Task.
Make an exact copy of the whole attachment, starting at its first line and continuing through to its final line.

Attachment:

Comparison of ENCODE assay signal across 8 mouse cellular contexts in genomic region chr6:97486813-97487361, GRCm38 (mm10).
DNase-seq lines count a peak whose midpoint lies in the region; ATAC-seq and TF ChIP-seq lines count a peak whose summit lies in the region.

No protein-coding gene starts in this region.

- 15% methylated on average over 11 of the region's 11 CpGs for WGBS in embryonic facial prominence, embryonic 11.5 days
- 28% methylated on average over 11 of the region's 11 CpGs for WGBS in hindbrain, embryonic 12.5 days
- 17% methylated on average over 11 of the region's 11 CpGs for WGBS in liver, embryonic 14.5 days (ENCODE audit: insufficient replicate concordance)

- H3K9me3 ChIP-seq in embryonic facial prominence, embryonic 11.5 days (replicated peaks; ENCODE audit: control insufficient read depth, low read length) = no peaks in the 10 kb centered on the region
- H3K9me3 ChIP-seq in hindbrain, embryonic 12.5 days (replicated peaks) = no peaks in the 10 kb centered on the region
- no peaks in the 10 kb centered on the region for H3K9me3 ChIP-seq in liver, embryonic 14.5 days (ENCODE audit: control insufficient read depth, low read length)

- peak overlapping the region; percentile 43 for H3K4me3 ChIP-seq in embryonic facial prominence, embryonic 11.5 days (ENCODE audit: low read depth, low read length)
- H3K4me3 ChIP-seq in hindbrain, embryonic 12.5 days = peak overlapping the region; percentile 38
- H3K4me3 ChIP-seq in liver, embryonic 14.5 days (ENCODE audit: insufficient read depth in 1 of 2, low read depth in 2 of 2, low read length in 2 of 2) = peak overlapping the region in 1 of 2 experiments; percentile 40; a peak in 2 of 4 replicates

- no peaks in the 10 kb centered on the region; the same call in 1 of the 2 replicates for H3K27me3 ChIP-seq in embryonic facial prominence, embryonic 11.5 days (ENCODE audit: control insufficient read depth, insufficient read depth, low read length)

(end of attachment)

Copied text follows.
Comparison of ENCODE assay signal across 8 mouse cellular contexts in genomic region chr6:97486813-97487361, GRCm38 (mm10).
DNase-seq lines count a peak whose midpoint lies in the region; ATAC-seq and TF ChIP-seq lines count a peak whose summit lies in the region.

No protein-coding gene starts in this region.

- 15% methylated on average over 11 of the region's 11 CpGs for WGBS in embryonic facial prominence, embryonic 11.5 days
- 28% methylated on average over 11 of the region's 11 CpGs for WGBS in hindbrain, embryonic 12.5 days
- 17% methylated on average over 11 of the region's 11 CpGs for WGBS in liver, embryonic 14.5 days (ENCODE audit: insufficient replicate concordance)

- H3K9me3 ChIP-seq in embryonic facial prominence, embryonic 11.5 days (replicated peaks; ENCODE audit: control insufficient read depth, low read length) = no peaks in the 10 kb centered on the region
- H3K9me3 ChIP-seq in hindbrain, embryonic 12.5 days (replicated peaks) = no peaks in the 10 kb centered on the region
- no peaks in the 10 kb centered on the region for H3K9me3 ChIP-seq in liver, embryonic 14.5 days (ENCODE audit: control insufficient read depth, low read length)

- peak overlapping the region; percentile 43 for H3K4me3 ChIP-seq in embryonic facial prominence, embryonic 11.5 days (ENCODE audit: low read depth, low read length)
- H3K4me3 ChIP-seq in hindbrain, embryonic 12.5 days = peak overlapping the region; percentile 38
- H3K4me3 ChIP-seq in liver, embryonic 14.5 days (ENCODE audit: insufficient read depth in 1 of 2, low read depth in 2 of 2, low read length in 2 of 2) = peak overlapping the region in 1 of 2 experiments; percentile 40; a peak in 2 of 4 replicates

- no peaks in the 10 kb centered on the region; the same call in 1 of the 2 replicates for H3K27me3 ChIP-seq in embryonic facial prominence, embryonic 11.5 days (ENCODE audit: control insufficient read depth, insufficient read depth, low read length)